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Technology in Australia 1788-1988Australian Academy of Technological Sciences and Engineering
Table of Contents

Chapter 4

I Management Of Native Forests

II Plantations-high Productivity Resources

III Protecting The Resource

IV Harvesting The Resource

V Solid Wood And Its Processing

VI Minor Forest Products

VII Reconstituted Wood Products
i Veneer, plywood and laminated sections
ii Fibreboards
iii Particleboard

VIII Pulp And Paper

IX Export Woodchips

X Future Directions

XI Acknowledgements



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Particleboard manufacture was developed in Germany in the late 1940s and introduced to Australia in 1957 when Coreboard Ltd. (later purchased by Softwood Holdings Ltd.) established a plant at Mt. Gambier, S.A.. It used radiata pine thinnings and saw-log tops, for which there was little alternative use. After bark removal the logs were converted into thin flakes which were dried, mixed with urea-formaldehyde resin and then continuously extruded through a heated die. A second plant, built at Oberon, NSW by Pyneboard Pty. Ltd. (a subsidiary of CSR) in 1960, used an improved process which formed the board on an endless steel wire mesh, cut it into lengths and then pressed it between heated platens. In this product the flakes were aligned in the plane of the board, giving better tensile and bending strength in that plane compared with the extruded board, in which the flakes were oriented at right angles to it. Later plants used substantially the same process, although the endless wire mesh was replaced by a flexible steel belt.

The expanding economy of the 1960s, the increasing availability of suitable raw material and the high acceptability of the product led to more new plants and a very high annual growth rate, some of it at the expense of hardboard and plywood. In the 1970s this tapered off as building industry activity slackened but new plants continued to be built, so that by 1978 capacity utilization was down to about 60 per cent. Currently there are 14 plants in operation, the last two to be built -Softwood Holdings Ltd. at Portland, Vic. and Westralian Forest Industries Ltd. at Bunbury, WA -being large by world standards.

The industry has been innovative in raw material, process and product, principally by adapting overseas developments to local conditions. It has made extensive use of sawmill residues, which now amount to over 50 per cent of its raw material. While multi-daylight pressing has been normal practice, single-daylight pressing, with the sheet carried on an endless belt, was introduced by Softwood Holdings at a new plant in Mt. Gambier in 1981 to make sheets up to 20 m long.

Wood-veneered particleboard was first introduced in 1961, by Westralian Forest Industries. In the early 1970s particleboard surfaced with plastic laminates was introduced and in the mid-1970s, after much joint development with resin suppliers and CSIRO Division of Building Research, a flooring grade was developed using water-resistant phenol- or tannin-formaldehyde resin. This led to other potential structural applications which were explored by the industry with help from the Wood Technology Division of the NSW Forestry Commission and the Capricornia Institute of Advanced Education.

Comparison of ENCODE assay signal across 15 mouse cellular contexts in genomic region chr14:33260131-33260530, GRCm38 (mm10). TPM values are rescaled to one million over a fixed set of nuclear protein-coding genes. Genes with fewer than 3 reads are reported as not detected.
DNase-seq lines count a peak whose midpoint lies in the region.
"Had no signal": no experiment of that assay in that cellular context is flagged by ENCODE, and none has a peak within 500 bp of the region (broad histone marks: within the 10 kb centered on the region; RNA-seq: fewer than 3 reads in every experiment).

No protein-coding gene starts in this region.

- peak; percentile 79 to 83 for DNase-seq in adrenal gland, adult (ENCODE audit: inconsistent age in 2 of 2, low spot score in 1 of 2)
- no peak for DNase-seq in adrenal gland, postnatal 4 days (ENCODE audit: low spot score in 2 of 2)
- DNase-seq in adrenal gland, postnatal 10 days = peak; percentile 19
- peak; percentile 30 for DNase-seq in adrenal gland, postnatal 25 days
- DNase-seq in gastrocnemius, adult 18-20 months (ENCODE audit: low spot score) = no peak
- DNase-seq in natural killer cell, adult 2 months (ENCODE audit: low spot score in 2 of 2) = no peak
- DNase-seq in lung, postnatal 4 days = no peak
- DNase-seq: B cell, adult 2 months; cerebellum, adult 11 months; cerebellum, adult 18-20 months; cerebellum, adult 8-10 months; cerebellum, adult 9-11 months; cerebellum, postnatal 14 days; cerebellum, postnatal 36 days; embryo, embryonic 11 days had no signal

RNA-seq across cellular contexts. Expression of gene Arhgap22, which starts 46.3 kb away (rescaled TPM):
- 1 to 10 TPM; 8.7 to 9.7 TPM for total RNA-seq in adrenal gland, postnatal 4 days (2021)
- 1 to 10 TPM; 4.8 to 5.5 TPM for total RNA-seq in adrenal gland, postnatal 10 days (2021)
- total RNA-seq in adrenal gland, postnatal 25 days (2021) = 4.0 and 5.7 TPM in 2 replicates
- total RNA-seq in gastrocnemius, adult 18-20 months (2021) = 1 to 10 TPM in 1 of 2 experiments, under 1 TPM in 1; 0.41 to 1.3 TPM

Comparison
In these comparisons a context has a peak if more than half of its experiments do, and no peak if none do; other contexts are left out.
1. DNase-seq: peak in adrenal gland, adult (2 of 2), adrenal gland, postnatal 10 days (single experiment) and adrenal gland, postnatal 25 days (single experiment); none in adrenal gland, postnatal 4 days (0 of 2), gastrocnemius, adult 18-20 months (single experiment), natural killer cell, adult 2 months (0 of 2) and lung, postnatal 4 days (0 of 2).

Oriented strand board (OSB), a particleboard variant in which somewhat elongated particles are used and oriented to increase longitudinal strength, has very recently been introduced by Pyneboard at their Tumut, NSW plant. The process has been in use overseas for some years where it competes with structural plywood.

The particleboard industry has become an important factor in the overall economics of softwood plantation forestry because of its use of thinnings, tops and sawmill residues. It has also reduced the demand for solid wood and plywood, although its expected market penetration in flooring and general structure use does not yet appear to have been achieved.


Apart from the methods already described there are other ways in which wood can be sub-divided before being reconstituted. In a recent Australian innovation -Scrimber -small logs (e.g. radiata pine thinnings) are crushed between rollers to form long inter-connected strands, dried and then reconstituted as long sections after addition of a binding resin and hot pressing. This process, invented by Coleman in CSIRO[81] and developed in conjunction with Repco Corporation Ltd., is currently being established on a commercial scale by the South Australian Timber Corporation.[82] It has the potential to produce strong, large cross-section beams to meet a need at present met largely by imports and to provide a valuable outlet for both pine and eucalypt thinnings.

Organisations in Australian Science at Work - Capricornia Institute of Advanced Education; CSIRO Division of Building Research; N.S.W. Forestry Commission; Pyneboard Pty Ltd; Repco Corporation Ltd; Softwood Holdings Ltd; South Australian Timber Corporation; Westralian Forest Industries Ltd

People in Bright Sparcs - Coleman, J. D.

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© 1988 Print Edition pages 231 - 232, Online Edition 2000
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